Nicholas Davies

Trainee Solicitor

P: +44.207.851.6158
ndavies@brownrudnick.com


Why did you choose to do your training contract at a US law firm?

My reasons for applying to, and choosing to train at, a US law firm were based largely on the structural make-up of US law firms in general. The smaller teams and flatter structures of US law firms appealed to me as a working environment, which has since provided me with fantastic exposure to interesting legal work that includes a significant amount of contact with senior lawyers from the start of my training contract, and a high level of responsibility that has enabled me to run several matters with partner supervision.   

What was your first day like?

My first day at Brown Rudnick was very full on (in a good way!). After meeting with HR and being shown to my desk, I was taken around the firm to be introduced to members of each team based in the London office, which was a great way to quickly get to grips with the layout of the office, and to see firsthand how friendly everyone is at the firm.

Following the “office introductions”, I attended several internal training sessions, which covered IT and Professional Skills Course arrangements, as well as sitting down for lunch with the trainee supervisors. At the end of the day, I attended the Croydon Law Centre to provide pro bono legal support, along with some of the firm’s associates, which provided an insight into the firm’s commitment to serving the public interest through Brown Rudnick’s Center for the Public Interest.

What seat are you currently in and what do you enjoy most about it?

I am currently seated in Brown Rudnick’s White Collar Defense & Government Investigations team, which focuses largely on representing individuals facing FCA or SFO investigations in the UK. The most enjoyable part of the seat has been the wide ranging nature of my work that can differ from one day to the next, which has included attending an FCA interview in relation to an insider dealing investigation, drafting witness statements and attending Southwark Crown Court to take a note in relation to a trial concerning manipulation of benchmark interest rates.

Do you know what your next seat will be?

My fourth and final seat will be in the firm’s Corporate & Capital Markets team.

What seat have you enjoyed most so far?

My favourite seat so far has been Real Estate Special Situations and Trading. I had very little prior knowledge of finance before I started the seat, but the team were very encouraging and spent a lot of time with me to explain the finer details of real estate finance and secondary debt trading, which not only improved my understanding of the finance industry generally, but enabled me to get more involved in a number of different workstreams. Aside from being afforded a lot of contact time with partners, as tends to be the case as a trainee at Brown Rudnick, I was given a lot of responsibility by the team, which included running my own distressed debt trades and performing condition precedents in relation to a £280m hotel refinancing.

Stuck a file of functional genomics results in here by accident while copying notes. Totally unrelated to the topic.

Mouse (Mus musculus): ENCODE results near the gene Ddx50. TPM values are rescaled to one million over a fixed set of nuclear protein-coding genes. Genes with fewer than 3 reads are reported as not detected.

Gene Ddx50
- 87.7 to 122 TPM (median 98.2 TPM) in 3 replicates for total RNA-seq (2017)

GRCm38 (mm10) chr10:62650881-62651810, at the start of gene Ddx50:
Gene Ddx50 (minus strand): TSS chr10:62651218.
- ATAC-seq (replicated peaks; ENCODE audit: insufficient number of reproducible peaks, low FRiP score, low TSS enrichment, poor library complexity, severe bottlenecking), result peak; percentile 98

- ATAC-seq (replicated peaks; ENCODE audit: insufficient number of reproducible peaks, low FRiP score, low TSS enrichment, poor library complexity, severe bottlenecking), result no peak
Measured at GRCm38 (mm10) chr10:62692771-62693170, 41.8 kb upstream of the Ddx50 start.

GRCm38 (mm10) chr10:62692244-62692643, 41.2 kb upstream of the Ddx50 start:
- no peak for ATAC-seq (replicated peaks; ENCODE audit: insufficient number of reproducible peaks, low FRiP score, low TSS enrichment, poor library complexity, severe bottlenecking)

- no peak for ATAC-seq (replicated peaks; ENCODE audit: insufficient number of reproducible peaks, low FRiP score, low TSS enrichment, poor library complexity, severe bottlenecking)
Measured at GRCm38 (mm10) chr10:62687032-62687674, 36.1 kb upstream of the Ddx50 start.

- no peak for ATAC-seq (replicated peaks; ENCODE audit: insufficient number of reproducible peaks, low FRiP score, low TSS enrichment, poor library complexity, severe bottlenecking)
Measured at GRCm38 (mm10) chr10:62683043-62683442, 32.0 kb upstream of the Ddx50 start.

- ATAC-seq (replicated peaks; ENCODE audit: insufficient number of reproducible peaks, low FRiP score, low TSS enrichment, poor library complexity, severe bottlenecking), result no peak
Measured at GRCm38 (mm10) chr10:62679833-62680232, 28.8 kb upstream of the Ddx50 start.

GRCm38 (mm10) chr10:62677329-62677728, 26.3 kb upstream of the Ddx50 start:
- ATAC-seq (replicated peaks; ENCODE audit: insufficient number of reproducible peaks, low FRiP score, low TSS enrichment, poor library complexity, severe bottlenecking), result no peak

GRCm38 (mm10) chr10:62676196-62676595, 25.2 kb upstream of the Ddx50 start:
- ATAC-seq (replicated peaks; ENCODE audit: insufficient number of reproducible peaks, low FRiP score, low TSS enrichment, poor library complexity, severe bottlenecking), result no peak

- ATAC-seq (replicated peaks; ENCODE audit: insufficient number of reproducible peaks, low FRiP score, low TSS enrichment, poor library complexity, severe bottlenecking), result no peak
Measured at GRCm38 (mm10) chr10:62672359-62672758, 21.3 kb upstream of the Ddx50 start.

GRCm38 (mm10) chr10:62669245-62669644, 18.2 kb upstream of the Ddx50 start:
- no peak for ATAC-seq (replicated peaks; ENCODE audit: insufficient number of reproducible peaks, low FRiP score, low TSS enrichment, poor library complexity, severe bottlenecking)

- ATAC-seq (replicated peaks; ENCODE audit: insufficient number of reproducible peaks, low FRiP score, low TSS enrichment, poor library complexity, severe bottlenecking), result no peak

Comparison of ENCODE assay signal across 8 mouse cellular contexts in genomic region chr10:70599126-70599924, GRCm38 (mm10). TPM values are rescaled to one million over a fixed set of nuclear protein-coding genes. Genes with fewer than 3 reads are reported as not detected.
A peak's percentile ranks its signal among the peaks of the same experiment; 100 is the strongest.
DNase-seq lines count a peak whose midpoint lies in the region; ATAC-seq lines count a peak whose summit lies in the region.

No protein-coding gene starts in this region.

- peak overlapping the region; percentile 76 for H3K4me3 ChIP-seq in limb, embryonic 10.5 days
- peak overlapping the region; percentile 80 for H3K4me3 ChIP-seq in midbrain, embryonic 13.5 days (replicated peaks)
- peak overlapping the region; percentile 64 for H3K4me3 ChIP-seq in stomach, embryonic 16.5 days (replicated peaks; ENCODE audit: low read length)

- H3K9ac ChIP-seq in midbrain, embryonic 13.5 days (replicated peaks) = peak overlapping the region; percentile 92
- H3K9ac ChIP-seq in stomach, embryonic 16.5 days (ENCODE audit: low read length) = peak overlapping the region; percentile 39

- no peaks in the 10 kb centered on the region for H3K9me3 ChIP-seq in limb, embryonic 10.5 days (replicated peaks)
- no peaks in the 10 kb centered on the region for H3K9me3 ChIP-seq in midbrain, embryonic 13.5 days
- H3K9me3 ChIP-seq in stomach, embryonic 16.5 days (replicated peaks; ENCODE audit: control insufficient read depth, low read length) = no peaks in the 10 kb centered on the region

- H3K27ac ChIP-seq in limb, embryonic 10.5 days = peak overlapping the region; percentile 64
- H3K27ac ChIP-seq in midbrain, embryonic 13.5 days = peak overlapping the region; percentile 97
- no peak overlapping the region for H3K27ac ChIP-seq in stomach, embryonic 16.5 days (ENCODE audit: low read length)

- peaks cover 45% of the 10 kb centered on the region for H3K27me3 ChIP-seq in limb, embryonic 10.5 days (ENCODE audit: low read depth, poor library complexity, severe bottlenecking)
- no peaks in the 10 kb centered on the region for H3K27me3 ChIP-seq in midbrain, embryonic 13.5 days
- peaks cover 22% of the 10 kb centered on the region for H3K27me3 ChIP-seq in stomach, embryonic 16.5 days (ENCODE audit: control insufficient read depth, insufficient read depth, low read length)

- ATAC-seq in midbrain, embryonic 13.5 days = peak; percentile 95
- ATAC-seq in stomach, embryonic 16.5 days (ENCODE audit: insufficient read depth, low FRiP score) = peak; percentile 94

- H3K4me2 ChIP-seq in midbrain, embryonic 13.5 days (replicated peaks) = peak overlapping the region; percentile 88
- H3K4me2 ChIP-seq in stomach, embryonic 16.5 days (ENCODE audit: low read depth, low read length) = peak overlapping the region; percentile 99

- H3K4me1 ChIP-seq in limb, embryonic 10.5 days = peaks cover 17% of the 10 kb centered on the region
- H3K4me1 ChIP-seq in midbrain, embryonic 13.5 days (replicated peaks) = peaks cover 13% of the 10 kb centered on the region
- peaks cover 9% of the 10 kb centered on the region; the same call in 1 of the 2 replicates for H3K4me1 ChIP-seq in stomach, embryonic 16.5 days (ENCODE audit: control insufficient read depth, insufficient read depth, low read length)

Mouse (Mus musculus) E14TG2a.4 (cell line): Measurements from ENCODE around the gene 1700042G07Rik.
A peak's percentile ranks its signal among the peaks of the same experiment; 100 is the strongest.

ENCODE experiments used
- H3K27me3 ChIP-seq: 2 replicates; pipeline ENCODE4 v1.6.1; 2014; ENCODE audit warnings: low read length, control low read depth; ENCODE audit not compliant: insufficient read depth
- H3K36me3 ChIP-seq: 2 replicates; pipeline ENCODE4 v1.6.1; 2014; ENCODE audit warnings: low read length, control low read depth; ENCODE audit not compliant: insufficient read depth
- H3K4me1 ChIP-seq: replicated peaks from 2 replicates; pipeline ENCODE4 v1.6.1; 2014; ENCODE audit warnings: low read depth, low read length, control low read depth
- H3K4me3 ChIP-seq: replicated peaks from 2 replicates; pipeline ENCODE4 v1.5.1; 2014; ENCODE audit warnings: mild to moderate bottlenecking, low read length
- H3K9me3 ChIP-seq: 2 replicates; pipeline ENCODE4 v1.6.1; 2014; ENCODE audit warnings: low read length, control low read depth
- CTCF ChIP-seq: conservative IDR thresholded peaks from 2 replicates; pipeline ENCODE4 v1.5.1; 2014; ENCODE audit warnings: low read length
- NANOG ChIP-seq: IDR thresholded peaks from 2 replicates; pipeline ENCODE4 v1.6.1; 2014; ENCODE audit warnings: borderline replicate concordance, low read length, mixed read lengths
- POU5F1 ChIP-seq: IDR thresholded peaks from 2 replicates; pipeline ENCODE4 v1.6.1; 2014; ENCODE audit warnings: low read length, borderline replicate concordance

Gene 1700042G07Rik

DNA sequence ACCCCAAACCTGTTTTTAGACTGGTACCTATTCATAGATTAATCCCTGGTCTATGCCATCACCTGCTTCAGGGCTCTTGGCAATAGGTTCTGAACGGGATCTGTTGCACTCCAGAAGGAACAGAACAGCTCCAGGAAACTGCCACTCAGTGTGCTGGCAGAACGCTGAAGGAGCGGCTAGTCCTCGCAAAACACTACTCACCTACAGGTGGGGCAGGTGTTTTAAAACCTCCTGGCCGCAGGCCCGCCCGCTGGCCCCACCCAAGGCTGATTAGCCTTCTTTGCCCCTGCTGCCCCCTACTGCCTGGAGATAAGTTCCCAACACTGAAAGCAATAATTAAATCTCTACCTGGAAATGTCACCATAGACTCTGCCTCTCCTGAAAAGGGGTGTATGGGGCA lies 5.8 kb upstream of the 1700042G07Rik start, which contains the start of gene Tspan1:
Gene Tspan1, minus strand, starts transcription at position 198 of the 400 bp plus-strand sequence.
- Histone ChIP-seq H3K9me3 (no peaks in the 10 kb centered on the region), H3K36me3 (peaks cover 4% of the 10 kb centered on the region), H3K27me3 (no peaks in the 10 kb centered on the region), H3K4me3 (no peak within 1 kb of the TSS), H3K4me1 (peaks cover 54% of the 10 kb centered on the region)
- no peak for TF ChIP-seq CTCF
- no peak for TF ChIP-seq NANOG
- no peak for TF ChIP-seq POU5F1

How are seats chosen at Brown Rudnick?

Due to the size of the London office, and the number of trainees, the seat selection process is relatively informal and essentially consists of a trainee having a conversation with Chloe Pawson-Pounds (Trainee Principal) and Rachel Roe (Associate Development & Training Manager), and stating their seat preferences (this typically occurs during the trainee’s mid-seat review; three months into each seat). The trainee’s seat preferences will be considered, together with the seat preferences of the other trainees, and the trainee will usually be informed of their next seat a few weeks before rotation.

What is the culture like at Brown Rudnick?

Brown Rudnick has a very friendly and collegial culture. Partners at the firm are extremely approachable and, even as a trainee, you are always encouraged to express any opinions that you may have, which will be listened to.

Do you get to socialise much with other trainees/lawyers at the firm?

There are a number of social and networking events that occur at and outside the firm throughout the calendar year, which, as a trainee, you are always encouraged to attend. This not only presents you with regular opportunities to interact with colleagues at the firm who may be in other departments but also presents you with opportunities to speak with clients / potential clients of the firm.

In addition, the trainees regularly head to the Burlington Arms, the London office’s local watering hole, for weekly drinks on a Friday, and will often be joined by other Brown Rudnick staff members.

What advice would you give to anyone applying to Brown Rudnick for a training contract?

My advice for prospective applicants would be to avoid applying for a Brown Rudnick training contract at the last minute. It is important to take your time over the application and to ensure that you use the cover letter to clearly express why you are interested in training at Brown Rudnick and why you think that you would be a good fit for the firm.


Lucy Hartland

Trainee Solicitor

P: +44.207.851.6104
lhartland@brownrudnick.com


Why did you choose to do your training contract at a US law firm?

I chose to train at a US law firm because I wanted to work for an international law firm with an excellent reputation which offered the chance to work on complex cross-border deals as well as working with overseas clients. I liked the fact that the intake of trainees for each year was smaller than other UK city law firms. As the intake is more exclusive, the level of responsibility is higher and the support from and contact with supervising partners and associates is greater.

What was your first day like?